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The "Empathy" Belly

No "Big" Deal

I decided to give my new breast-and-belly suit a whirl on a weekend. On Saturdays, I try to give my wife a break by taking our two girls  -- Isabelle, 2, and Lorelei, 3 months  -- to visit my parents. This day wasn't any different, save for the empathy belly in the trunk of the car (you're not allowed to drive while wearing it). I thought it would be helpful to spend some time outside my own home wearing the belly to truly understand how a pregnant woman feels. But I also knew deep down that I'd probably conveniently forget to mention to my parents that I had brought it along. Fortunately, my wife had sent over an e-mail reminding everyone. In another lucky break, my parents had a friend visiting, Debbie, who, along with my mom, was all too happy to help me put on the empathy belly. As soon as they strapped on the rib belt (giggling all the while), I felt frighteningly short of breath. And when I sat down on the sofa, I immediately felt an acutely uncomfortable sensation  -- the bladder pouch. As somebody who has had some close calls with the restroom, usually when I'm on the highway, and once when I was stuck in an elevator, I didn't like the feel of this. But overall the snugness wasn't so bad  -- it was maybe like being a mummy, except with your limbs and face free. Really, what was the big deal?

"It's not so bad," I said, glancing at my mother and Debbie, who both seemed to be euphoric about my plight. But after the novelty wore off a little, the two launched into a conversation related to work. Meanwhile, Isabelle was concentrating on a cartoon show. My dad was in another room, holding Lorelei.

I remained on the sofa, taking note that yes, I had some slight pressure on my bladder, and sure, I couldn't take deep, deep breaths, but this wasn't so tough. It's not like I feel that different than before, I thought, absently fondling my fake breasts. In front of my mom.

I yanked my hands away and tried to pry myself off of the sofa. Immediately, Isabelle asked me to pick her up. "Oh, jeez," I muttered, squatting down. The empathy belly instructions are adamant that you shouldn't bend down without squatting; I didn't want to test my luck.

As I lifted her, other than a brief puzzled glance, Isabelle didn't even seem to notice my misshapen body, which was a big relief. (After I accepted this assignment, I worried that when Isabelle grew up, she would have a foggy memory of her father with a pregnant belly, keeping a therapist employed for years.) My 2-year-old was just happy I was holding her  -- which meant one of us was happy. After all, she's 31 freaking pounds.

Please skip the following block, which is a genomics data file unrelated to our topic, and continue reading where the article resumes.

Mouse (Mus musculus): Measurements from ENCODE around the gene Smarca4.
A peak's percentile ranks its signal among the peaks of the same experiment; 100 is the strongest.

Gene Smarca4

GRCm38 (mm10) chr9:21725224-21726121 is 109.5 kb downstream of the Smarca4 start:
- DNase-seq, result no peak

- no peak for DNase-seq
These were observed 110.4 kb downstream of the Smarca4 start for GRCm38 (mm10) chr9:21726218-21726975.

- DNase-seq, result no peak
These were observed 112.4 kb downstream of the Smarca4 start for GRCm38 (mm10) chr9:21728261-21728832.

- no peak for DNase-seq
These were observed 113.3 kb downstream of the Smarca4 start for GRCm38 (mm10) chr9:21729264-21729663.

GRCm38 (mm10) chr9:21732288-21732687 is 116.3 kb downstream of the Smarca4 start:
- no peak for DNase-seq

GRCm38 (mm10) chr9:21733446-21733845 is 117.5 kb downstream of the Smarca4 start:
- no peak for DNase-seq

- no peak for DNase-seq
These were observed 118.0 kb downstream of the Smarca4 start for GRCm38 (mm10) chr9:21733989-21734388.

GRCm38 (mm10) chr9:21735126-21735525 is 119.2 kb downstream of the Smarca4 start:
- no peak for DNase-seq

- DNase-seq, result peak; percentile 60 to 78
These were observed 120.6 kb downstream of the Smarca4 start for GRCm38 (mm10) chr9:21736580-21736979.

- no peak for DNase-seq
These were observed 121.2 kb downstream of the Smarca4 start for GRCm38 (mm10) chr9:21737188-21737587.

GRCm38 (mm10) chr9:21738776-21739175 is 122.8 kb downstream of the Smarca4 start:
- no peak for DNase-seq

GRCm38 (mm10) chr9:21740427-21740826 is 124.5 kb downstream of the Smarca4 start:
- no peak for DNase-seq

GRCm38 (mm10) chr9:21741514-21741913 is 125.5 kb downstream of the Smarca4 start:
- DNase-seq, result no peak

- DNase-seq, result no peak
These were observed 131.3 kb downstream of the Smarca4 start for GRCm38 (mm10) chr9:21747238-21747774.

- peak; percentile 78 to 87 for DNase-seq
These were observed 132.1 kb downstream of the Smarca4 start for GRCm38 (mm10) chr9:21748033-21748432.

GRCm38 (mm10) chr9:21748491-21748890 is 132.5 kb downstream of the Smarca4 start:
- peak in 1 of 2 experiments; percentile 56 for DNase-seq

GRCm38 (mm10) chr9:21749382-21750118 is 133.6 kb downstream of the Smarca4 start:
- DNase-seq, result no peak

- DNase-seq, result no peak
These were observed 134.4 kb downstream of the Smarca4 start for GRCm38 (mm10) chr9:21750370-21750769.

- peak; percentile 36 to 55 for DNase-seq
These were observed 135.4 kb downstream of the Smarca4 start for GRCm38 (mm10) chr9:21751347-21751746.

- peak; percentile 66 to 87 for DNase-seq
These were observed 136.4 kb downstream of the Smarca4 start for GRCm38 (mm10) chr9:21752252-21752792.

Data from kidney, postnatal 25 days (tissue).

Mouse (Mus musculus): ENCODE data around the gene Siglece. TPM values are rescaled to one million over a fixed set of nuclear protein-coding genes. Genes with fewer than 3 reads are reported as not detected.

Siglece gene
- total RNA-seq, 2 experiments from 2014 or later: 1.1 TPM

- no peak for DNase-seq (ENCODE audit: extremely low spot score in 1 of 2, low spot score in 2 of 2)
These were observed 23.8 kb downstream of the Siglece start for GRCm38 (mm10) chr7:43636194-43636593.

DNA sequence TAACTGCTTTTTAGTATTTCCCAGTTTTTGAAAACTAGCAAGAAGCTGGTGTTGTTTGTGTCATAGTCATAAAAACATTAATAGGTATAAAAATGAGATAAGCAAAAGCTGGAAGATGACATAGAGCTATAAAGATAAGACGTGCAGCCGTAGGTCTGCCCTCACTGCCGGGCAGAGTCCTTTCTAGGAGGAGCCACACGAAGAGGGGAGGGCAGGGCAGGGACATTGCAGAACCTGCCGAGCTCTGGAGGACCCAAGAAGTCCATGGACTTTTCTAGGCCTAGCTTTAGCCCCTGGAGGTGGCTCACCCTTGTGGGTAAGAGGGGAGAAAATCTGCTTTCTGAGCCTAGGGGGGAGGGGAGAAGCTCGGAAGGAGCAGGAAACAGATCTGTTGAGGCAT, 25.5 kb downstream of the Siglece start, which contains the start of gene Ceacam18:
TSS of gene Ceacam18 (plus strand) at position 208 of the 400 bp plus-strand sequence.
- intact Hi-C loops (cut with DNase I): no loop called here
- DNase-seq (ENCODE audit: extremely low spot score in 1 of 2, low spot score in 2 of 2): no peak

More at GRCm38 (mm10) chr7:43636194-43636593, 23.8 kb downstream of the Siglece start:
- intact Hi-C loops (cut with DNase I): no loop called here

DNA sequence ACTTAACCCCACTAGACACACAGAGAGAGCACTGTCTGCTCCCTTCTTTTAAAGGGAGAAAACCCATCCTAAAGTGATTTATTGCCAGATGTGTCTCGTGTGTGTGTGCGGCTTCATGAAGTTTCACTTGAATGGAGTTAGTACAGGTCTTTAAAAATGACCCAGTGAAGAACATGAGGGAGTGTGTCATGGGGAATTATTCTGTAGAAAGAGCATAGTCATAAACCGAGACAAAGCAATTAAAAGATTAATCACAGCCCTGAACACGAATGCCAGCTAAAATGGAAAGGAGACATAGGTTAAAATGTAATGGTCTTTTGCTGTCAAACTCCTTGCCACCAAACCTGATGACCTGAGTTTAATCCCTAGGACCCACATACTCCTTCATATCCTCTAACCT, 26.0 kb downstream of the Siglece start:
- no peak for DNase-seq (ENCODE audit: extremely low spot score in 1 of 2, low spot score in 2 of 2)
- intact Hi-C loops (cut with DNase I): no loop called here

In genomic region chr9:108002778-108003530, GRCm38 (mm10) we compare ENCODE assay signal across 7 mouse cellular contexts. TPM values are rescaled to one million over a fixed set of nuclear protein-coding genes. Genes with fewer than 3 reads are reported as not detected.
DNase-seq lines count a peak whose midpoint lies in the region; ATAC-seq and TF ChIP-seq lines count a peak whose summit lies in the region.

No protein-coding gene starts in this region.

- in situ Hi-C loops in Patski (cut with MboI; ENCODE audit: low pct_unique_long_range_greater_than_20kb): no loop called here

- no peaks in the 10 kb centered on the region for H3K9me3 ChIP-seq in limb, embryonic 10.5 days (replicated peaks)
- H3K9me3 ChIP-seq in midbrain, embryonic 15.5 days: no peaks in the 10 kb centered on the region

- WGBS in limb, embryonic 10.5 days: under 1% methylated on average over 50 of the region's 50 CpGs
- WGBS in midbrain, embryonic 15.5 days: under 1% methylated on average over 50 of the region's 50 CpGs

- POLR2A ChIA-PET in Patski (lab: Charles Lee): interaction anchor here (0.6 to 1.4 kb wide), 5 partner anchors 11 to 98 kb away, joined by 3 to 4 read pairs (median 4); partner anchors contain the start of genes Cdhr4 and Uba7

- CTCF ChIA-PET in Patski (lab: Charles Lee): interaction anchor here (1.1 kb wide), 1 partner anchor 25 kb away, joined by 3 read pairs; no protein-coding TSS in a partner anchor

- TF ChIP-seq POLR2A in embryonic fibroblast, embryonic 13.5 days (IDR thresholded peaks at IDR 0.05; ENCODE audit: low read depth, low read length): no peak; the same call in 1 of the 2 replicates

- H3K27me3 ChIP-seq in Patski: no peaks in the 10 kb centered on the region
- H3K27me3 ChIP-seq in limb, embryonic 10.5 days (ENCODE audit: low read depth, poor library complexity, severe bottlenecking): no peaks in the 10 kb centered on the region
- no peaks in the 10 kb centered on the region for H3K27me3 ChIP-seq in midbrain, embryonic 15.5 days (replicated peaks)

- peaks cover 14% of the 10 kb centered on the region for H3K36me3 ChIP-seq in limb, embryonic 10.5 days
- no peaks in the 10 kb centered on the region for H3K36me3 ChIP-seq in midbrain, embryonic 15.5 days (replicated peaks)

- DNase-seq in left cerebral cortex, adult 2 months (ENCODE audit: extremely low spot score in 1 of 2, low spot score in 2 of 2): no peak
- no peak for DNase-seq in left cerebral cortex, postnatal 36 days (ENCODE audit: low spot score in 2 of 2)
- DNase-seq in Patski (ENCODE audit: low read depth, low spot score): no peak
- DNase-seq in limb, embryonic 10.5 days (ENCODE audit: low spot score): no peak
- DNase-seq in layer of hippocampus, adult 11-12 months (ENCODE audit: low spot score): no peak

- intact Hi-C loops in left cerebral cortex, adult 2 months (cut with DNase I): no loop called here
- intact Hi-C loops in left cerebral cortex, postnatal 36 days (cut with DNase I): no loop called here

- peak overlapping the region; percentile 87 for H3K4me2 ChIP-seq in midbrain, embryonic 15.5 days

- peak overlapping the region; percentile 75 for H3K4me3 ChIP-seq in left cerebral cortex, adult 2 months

"You seem kind of cranky," my mother said.

"It must be my hormones," I sighed. I looked at my watch. I had only been wearing the empathy belly for 15 minutes, and I knew I should go at least another hour or two. I didn't want to admit it to anybody, but, by this point, I wasn't enjoying my pregnancy at all.

Fortunately, everybody else was. My mother and Debbie kept making jokes at my expense. My brother, Kevin, and his girlfriend, Rachel, dropped by and each had a good laugh. And my dad took photos.

I probably logged in about 90 more minutes, and three bathroom trips, until I'd had enough. When I arrived home with the girls, my wife was beaming. "Your father sent me the photos," she said. Cursed e-mail. "And I sent them to my mom."

"Of course you did," I said. That was inevitable.

"And Shannon loved them." Shannon is one of her dearest friends, so that was no surprise. "But I'm still waiting to hear from Pam and Colleen," said Susan, "and Mary Lou, Kim and Mike, Nancy, Sue, and..."

Great.

I wasn't mad at my dad for sending the photos. But I was mad at him for telling Susan that I had said, "Wearing this empathy belly is much more difficult than actually being pregnant." My wife quickly replied, "Tell Geoff that if he likes, he can try being pregnant for five minutes, and he will see how comfortable the empathy belly is." And then she reeled off a list of things that the empathy belly would never do, like "give you insomnia, give you hemorrhoids, and make you push a baby out of an opening the size of a lemon." She also took issue with the fact that I could take the empathy belly off at any time and leave it in a box.

Boy, she's touchy.

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